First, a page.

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Signs of Safety and the Paradox of Simplicity: Insights from Research with Social Work Students

White, Caroline; Bell, Jo; Revell, Lisa


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Dr Lisa Revell
Lecturer in Social Work / Director of Student Experience


Signs of Safety (SOS) is a widely adopted approach in child protection internationally. However, very little is known about the effectiveness of students’ learning and engagement with this approach. To our knowledge, this is the first study to explore social work students’ perceptions and experiences of SOS based on training and use of the approach during final practice placements. Interviews, focus groups, and surveys were undertaken at two time points: post-training and during placement. Findings highlighted student appreciation of SOS which was perceived as easy to use, promoting clear communication, and enabling collation of information within a simple structure. However, the perceived simplicity of SOS was also problematic in respect of recording information, and in developing balanced communication which facilitated relationship building, alongside skilful use of authority. These findings suggest that the apparent simplicity of the SOS framework, applied in the context of complex child protection and family work, can present a paradox for social work students. It is vital that, in adopting SOS, agencies do not seek to over-simplify a complicated and challenging area of practice, and that ongoing support from experienced practitioners is provided to enable novice social workers to apply this approach effectively.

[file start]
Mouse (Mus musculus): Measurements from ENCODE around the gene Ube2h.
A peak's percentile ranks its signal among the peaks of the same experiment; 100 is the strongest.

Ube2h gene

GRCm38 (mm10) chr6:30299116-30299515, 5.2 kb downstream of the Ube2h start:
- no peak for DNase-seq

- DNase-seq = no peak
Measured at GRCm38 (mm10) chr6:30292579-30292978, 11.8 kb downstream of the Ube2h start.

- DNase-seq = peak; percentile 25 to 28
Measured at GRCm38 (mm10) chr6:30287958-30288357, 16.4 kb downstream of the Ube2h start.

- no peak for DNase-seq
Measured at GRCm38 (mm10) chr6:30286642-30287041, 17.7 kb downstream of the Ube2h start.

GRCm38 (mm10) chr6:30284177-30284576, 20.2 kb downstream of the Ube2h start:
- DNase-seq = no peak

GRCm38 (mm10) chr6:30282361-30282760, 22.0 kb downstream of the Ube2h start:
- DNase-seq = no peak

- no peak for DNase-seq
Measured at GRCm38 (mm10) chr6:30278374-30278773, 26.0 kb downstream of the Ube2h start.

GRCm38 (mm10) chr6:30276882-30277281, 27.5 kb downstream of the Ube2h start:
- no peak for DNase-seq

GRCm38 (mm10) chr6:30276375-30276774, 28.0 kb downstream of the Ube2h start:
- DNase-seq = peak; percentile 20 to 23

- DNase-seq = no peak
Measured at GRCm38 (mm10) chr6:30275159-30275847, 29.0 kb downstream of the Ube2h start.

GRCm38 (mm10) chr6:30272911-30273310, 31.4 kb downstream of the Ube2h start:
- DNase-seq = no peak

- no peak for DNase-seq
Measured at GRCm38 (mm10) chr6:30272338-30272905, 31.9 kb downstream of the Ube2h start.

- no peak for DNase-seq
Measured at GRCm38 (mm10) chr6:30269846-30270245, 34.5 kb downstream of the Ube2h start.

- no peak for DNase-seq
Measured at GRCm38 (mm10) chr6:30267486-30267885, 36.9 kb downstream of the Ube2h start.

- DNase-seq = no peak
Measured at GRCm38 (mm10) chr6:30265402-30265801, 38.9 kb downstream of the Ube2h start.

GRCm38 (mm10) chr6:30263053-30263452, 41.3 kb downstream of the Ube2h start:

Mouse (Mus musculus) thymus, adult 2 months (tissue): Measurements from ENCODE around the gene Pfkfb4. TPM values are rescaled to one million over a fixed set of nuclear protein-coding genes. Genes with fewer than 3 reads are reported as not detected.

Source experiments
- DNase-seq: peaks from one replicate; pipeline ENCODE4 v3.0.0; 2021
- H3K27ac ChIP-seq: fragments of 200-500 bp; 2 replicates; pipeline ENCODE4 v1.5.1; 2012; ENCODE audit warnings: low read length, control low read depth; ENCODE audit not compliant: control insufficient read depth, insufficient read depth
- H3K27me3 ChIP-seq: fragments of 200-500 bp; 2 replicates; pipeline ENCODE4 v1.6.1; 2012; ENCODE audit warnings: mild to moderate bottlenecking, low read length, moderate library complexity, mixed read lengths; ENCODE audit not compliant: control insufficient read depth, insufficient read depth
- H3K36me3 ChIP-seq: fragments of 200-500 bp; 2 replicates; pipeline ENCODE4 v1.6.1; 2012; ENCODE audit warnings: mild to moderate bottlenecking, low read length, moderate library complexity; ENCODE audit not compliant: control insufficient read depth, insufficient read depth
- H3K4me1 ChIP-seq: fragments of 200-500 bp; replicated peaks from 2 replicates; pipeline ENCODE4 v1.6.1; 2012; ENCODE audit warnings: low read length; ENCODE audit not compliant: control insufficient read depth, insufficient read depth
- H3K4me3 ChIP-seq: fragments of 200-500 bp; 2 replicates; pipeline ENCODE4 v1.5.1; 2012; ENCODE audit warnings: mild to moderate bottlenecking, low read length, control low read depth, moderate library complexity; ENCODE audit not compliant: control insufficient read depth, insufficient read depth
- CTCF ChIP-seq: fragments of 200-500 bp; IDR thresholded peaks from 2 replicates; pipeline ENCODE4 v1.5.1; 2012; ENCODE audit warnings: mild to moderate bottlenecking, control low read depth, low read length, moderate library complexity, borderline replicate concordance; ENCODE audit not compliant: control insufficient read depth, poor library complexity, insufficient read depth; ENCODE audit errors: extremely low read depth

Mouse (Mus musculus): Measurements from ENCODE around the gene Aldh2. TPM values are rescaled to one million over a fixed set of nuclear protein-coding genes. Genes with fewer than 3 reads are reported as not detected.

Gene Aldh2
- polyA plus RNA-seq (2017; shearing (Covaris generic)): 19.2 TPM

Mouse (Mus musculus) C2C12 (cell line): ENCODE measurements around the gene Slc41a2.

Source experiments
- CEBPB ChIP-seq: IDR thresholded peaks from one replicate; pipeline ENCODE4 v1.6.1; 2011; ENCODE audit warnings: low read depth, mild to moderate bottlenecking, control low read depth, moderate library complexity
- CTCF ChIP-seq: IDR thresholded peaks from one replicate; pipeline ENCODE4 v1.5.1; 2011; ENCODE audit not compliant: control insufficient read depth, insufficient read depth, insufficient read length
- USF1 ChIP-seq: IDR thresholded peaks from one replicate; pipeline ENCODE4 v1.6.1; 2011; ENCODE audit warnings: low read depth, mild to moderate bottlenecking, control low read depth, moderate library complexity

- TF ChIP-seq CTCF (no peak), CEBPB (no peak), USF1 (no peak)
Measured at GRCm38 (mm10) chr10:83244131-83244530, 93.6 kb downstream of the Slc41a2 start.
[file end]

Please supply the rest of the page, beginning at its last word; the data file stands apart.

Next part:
White, C., Bell, J., & Revell, L. (in press). Signs of Safety and the Paradox of Simplicity: Insights from Research with Social Work Students. Practice: Social Work in Action,

Journal Article Type Article
Acceptance Date Feb 13, 2022
Online Publication Date Mar 3, 2022
Deposit Date Feb 14, 2022
Publicly Available Date Mar 4, 2022
Journal Practice: Social Work in Action
Print ISSN 0950-3153
Electronic ISSN 1742-4909
Publisher Taylor & Francis
Peer Reviewed Peer Reviewed
Keywords Signs of Safety; Child protection; Social work education
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Copyright Statement
© 2022 The Author(s). Published by Informa UK Limited, trading as Taylor & Francis Group.
This is an Open Access article distributed under the terms of the Creative Commons Attribution-NonCommercial-NoDerivatives License (, which permits non-commercial re-use, distribution, and reproduction in any medium, provided the original work is properly cited, and is not altered, transformed, or built upon in any way.

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